"On a Saturday night, Carl said, 'We've got an audition at Sun Records next week,'" Holland remembered. "'Get some drums and go with us.' I told him I'd never played drums, but I borrowed a set the next day. I set them up backwards, because I didn't know the difference. Tuesday, I went and played with them at the Cotton Boll. Thursday morning, we went to Memphis...On the way back to Jackson, we were all laughing about it," Holland said. "I mean, the second time I ever sat on a drum stool in my life, I played on a record."

DJ Fontana was staff drummer for the Louisiana Hayride. Country Music had no place for drums in those days- not visible drums at least, and DJ played behind the stage curtain. The first time he played with Elvis and the Blue Moon Boys was on October 16, 1954. He played behind the curtain as usual, but after that date he played out in front with the rest of the band, and joined Elvis' group full-time in August of 1955.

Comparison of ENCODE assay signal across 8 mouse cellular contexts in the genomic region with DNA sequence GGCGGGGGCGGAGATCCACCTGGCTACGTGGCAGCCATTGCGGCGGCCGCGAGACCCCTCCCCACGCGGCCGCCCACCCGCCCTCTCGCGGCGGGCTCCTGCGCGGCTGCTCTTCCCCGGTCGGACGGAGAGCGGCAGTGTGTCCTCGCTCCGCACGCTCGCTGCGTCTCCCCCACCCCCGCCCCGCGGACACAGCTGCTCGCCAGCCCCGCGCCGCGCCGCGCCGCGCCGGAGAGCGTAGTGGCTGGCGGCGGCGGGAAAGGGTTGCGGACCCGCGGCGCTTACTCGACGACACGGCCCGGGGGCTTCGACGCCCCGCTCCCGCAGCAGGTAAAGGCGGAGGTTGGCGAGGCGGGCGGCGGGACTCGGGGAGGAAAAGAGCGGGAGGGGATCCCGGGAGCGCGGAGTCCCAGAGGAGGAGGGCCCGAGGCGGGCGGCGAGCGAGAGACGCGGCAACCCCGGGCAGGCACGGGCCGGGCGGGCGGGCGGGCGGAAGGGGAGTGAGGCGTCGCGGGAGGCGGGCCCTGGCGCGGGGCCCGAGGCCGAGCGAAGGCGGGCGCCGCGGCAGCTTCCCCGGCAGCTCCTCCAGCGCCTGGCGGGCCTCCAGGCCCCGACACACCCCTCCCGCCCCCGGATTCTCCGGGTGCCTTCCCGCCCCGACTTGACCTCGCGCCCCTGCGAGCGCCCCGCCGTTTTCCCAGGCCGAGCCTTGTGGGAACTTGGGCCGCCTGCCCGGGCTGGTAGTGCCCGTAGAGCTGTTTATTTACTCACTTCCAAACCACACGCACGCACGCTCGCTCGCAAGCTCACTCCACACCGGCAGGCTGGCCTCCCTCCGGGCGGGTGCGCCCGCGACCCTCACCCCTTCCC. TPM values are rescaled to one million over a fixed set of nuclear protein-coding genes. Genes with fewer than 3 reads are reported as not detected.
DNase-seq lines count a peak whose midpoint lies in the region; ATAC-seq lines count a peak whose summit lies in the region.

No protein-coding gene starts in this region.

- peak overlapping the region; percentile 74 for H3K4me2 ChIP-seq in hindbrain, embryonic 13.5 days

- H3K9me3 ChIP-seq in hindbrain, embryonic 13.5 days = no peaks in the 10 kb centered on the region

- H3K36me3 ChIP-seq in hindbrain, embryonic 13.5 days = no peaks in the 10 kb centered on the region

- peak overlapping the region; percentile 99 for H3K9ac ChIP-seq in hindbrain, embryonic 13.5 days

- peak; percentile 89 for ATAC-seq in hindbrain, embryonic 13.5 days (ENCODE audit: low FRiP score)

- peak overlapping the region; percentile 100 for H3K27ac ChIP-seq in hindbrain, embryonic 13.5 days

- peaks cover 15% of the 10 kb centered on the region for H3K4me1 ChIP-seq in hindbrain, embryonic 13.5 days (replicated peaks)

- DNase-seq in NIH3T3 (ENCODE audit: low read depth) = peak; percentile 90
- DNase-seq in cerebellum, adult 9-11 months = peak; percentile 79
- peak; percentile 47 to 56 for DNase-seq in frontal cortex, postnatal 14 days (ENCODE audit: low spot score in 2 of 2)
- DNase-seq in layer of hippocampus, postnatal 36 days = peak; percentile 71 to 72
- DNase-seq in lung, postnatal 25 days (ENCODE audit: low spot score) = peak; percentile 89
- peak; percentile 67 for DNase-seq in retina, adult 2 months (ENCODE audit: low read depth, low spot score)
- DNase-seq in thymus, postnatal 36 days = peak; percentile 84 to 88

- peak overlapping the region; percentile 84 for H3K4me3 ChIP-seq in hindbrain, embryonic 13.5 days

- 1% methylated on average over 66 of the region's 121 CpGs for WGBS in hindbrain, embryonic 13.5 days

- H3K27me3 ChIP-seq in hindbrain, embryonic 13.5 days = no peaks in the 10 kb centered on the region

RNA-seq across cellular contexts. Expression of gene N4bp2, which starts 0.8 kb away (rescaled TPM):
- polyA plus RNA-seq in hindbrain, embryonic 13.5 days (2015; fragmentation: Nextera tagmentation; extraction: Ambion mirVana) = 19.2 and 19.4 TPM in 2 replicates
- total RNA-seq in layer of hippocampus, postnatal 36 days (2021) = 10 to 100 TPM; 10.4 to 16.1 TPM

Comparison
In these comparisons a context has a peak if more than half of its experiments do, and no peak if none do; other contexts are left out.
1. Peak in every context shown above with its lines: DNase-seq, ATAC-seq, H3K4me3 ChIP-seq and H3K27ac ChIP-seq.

In Gene Vincent's 'Be-Bop-A-Lula,' an undeniable rockabilly classic, Vincent's Blue Cap drummer Dickie Harrell demonstrated that it wasn't necessarily the volume of the beat that made it work, but the manner in which it was delivered. In 'Be-Bop-A-Lula,' a Top 10 hit in 1956, Harrell used brushes instead of drumsticks and created a sexy, circular snare drum rhythm. He moved the song along with innuendo and cool dynamics. A very hip drum part, it's a perfect example of the way restraint in drumming can give the music momentum and power.

Max Weinberg - Let There Be Drums sleeve notes.


Cliff Gallup (1930-1988)